Ruth, Roger, and Me

Ruth Roger and Me, by Andrew Dean Published by Bridget Williams Books Ruth, Roger and Me was a bit of a left field media sensation when it came out earlier this year. Andrew Dean, Rhodes scholar at Oxford, is an unlikely voice for the struggling youth of 2015. However, his reflections on the challenges faced […]

Nice Work if You Can Get It

Nice Work if You Can Get It; Notes from a Musician’s Diary By Don Franks (Steele Roberts, $19.99) If you’ve ever wondered what it would be like to be a fly on the wall of the social functions of the rich and powerful but not be tainted by that experience, then Don Frank’s Notes are […]

Call Mr Robeson

Call Mr Robeson The Moorings, 31 Glenbervie Terrace, Wellington Until 1st March. Tickets $18/$14 0800 BUY TIX Call Mr. Robeson is written and performed by Tayo Aluko. Through monologue and song, he brings to life the memory of a man who the American ruling class would rather we forgot. Paul Robeson, born in New […]

Review: Poata: Seeing Beyond The Horizon

Tama Te Kapua Poata [Ngāti Porou; 1936 – 2005] was born in Tokomaru Bay, on the East Coast. He represents the generation of Māori who migrated into the cities, and continued on to become leaders and fighters in the vanguard of the working class. He was part of all the key struggles of the ‘Māori […]

Proving a villain: the Bacchanals’ Richard III

Richard III, directed by David Lawrence. Bats Theatre, Wellington, until 31st January. Stabbings, strangulation, child murder, an earl drowned in a barrel of wine, sword fights, dirty politics, and – naturally – one of the best baddies in the whole of literature: Shakespeare’s Richard III sets out how villainy needs to be done. The Bacchanals’ […]

The Pitmen Painters

The Pitmen Painters – Lee HallCirca Theatre, until 8 November The Ashington Group were pitmen – miners in the United Kingdom who surprised the art world by creating celebrated and striking pieces of artwork, and Lee Hall’s piece traverses their story from the mid 30s to just after the second world war and the start […]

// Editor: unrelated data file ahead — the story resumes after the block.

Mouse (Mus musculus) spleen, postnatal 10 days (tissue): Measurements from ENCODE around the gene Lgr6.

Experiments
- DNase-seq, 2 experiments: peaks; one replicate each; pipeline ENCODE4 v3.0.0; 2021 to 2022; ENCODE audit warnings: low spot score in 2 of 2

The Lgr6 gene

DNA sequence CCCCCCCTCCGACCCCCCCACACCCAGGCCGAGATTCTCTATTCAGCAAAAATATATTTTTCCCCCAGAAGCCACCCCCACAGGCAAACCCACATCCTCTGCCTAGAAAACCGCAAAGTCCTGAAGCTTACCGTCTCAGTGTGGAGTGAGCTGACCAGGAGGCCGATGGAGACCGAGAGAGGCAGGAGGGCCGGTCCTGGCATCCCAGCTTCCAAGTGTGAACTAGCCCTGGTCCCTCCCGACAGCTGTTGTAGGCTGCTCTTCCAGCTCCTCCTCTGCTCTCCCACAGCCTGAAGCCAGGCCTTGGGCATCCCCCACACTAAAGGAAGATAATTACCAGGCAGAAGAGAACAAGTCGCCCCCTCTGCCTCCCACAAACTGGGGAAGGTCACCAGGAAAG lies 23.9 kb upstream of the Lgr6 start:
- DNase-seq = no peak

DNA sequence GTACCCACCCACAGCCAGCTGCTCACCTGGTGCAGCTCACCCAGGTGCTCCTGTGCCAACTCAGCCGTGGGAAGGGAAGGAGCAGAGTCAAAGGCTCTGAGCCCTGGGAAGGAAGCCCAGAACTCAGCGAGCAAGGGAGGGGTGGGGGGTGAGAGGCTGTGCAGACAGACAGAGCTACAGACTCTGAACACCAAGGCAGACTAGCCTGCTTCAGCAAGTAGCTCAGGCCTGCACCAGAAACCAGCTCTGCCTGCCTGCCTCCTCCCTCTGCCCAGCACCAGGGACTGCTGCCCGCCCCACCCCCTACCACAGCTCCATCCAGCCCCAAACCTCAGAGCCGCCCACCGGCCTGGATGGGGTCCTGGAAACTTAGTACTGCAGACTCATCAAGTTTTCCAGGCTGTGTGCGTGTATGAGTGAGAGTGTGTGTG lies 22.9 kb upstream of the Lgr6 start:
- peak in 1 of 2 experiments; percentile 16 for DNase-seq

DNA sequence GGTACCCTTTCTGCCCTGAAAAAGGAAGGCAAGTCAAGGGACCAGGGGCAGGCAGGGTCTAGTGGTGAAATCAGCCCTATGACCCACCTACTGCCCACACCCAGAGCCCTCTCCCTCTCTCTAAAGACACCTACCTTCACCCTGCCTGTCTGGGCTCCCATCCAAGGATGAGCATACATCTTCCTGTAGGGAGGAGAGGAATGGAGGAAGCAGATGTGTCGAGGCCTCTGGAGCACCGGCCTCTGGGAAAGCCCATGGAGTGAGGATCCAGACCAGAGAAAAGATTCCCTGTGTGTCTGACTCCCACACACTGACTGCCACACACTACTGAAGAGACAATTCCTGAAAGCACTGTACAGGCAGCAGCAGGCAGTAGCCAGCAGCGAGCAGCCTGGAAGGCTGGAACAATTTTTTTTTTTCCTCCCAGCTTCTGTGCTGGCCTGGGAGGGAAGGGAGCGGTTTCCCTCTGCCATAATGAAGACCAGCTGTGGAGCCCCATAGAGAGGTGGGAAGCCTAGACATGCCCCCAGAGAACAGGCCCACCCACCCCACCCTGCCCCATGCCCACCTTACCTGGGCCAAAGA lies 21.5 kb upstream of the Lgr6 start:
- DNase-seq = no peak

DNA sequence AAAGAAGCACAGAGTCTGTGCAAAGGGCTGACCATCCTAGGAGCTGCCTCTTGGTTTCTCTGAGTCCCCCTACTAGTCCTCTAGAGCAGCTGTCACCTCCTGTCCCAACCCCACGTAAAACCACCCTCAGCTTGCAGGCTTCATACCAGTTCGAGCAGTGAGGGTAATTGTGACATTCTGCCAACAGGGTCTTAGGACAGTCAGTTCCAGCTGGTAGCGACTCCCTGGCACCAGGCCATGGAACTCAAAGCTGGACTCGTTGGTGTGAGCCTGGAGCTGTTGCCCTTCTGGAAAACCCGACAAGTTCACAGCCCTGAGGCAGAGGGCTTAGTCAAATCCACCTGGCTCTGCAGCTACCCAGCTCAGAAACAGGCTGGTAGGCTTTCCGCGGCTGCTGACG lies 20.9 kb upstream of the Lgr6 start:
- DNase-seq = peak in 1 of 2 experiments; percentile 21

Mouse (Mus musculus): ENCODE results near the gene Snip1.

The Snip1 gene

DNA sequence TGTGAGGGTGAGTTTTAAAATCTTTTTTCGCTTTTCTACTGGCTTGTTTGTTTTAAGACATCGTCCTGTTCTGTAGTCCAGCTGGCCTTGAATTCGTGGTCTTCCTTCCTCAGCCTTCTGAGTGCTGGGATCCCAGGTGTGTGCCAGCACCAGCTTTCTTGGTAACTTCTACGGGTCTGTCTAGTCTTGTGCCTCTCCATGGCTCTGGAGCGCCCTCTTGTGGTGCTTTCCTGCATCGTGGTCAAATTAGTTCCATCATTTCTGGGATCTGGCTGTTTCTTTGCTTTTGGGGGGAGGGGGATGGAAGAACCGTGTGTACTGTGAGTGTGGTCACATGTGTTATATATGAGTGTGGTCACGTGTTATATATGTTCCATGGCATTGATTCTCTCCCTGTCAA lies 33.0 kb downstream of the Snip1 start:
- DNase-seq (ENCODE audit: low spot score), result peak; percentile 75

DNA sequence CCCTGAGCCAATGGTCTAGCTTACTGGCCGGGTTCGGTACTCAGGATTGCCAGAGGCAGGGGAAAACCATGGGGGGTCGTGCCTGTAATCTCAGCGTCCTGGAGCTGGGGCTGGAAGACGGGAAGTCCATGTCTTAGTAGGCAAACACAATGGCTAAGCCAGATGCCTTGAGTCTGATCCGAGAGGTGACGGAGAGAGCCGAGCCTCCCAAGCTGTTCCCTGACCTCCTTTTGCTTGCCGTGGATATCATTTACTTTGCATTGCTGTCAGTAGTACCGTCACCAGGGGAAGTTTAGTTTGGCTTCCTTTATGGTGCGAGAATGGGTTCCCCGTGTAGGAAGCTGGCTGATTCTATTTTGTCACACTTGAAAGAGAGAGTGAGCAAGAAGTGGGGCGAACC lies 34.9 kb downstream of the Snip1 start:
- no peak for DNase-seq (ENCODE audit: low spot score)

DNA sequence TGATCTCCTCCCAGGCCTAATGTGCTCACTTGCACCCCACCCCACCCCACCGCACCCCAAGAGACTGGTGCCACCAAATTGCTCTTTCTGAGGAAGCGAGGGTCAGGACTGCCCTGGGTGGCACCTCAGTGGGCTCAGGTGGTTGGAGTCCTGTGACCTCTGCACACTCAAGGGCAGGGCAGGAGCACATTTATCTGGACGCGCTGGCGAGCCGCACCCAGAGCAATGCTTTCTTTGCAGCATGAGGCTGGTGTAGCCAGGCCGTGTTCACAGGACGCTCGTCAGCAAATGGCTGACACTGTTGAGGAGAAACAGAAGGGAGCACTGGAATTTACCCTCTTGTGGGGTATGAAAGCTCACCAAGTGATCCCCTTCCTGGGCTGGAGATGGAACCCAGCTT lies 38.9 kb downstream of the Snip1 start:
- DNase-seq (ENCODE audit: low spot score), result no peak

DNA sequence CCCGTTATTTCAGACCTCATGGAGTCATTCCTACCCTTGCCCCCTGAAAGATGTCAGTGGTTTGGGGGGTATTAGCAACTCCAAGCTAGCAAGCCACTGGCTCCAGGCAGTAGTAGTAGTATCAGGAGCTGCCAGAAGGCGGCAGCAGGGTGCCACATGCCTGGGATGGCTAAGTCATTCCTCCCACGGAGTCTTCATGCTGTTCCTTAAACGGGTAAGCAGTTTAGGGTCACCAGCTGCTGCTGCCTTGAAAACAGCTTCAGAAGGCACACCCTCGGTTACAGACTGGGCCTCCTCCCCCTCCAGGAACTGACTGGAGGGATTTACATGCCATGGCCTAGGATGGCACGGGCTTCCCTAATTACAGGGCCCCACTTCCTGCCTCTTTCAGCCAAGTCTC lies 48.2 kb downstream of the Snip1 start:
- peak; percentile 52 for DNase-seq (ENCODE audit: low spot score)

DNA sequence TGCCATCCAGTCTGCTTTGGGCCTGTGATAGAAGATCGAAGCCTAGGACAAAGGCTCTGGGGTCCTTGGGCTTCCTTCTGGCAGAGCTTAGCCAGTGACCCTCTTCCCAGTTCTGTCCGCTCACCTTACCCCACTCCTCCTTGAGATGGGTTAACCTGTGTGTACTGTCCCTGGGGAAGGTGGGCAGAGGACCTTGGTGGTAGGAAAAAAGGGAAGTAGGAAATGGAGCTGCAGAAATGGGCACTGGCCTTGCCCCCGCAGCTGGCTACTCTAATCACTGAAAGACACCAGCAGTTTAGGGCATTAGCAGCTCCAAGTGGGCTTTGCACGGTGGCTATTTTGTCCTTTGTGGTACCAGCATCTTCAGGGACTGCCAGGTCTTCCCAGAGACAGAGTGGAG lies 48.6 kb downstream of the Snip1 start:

Inequality: A New Zealand Crisis

Gayaal Iddamalgoda reviews Max Rashbrooke (ed.), Inequality: a New Zealand Crisis (Bridget Williams Books, 2013). You can find out more about Inequality here. The title of this book is a compelling challenge of one of the great myths of New Zealand capitalism; that being, that real poverty and inequality exists elsewhere. It is an honest, […]

Review: Mandela: Long Walk to Freedom

Chadwick’s Mandela: Long Walk to Freedom is a biographical film about the late Nelson Mandela’s life. The film takes its audience through Mandela’s life from his early years as a lawyer to him eventually becoming president. One of the first things which stood out to me about this film was the amount of violence. Long […]

Daniel Bensaïd’s Slow Impatience

Daniel Bensaïd, An Impatient Life, trans. David Fernbach (Verso, 2013) This absorbing, affecting memoir is a beautiful testament to a richly productive and dignified life. Daniel Bensaïd spent over forty years as a partisan of the revolutionary left in France, writing, campaigning, organising and agitating. Drawn into Communist politics as a young man and then […]

Film Review: Spirit of ’45

The Spirit of ’45 was a movie centred around the political atmosphere in Britain after World War Two. With the victory over Hitler, British workers felt empowered, and felt they deserved more than the poverty of old Britain. They chose to kick out Churchill and elect Labour for the first time and implemented its radical […]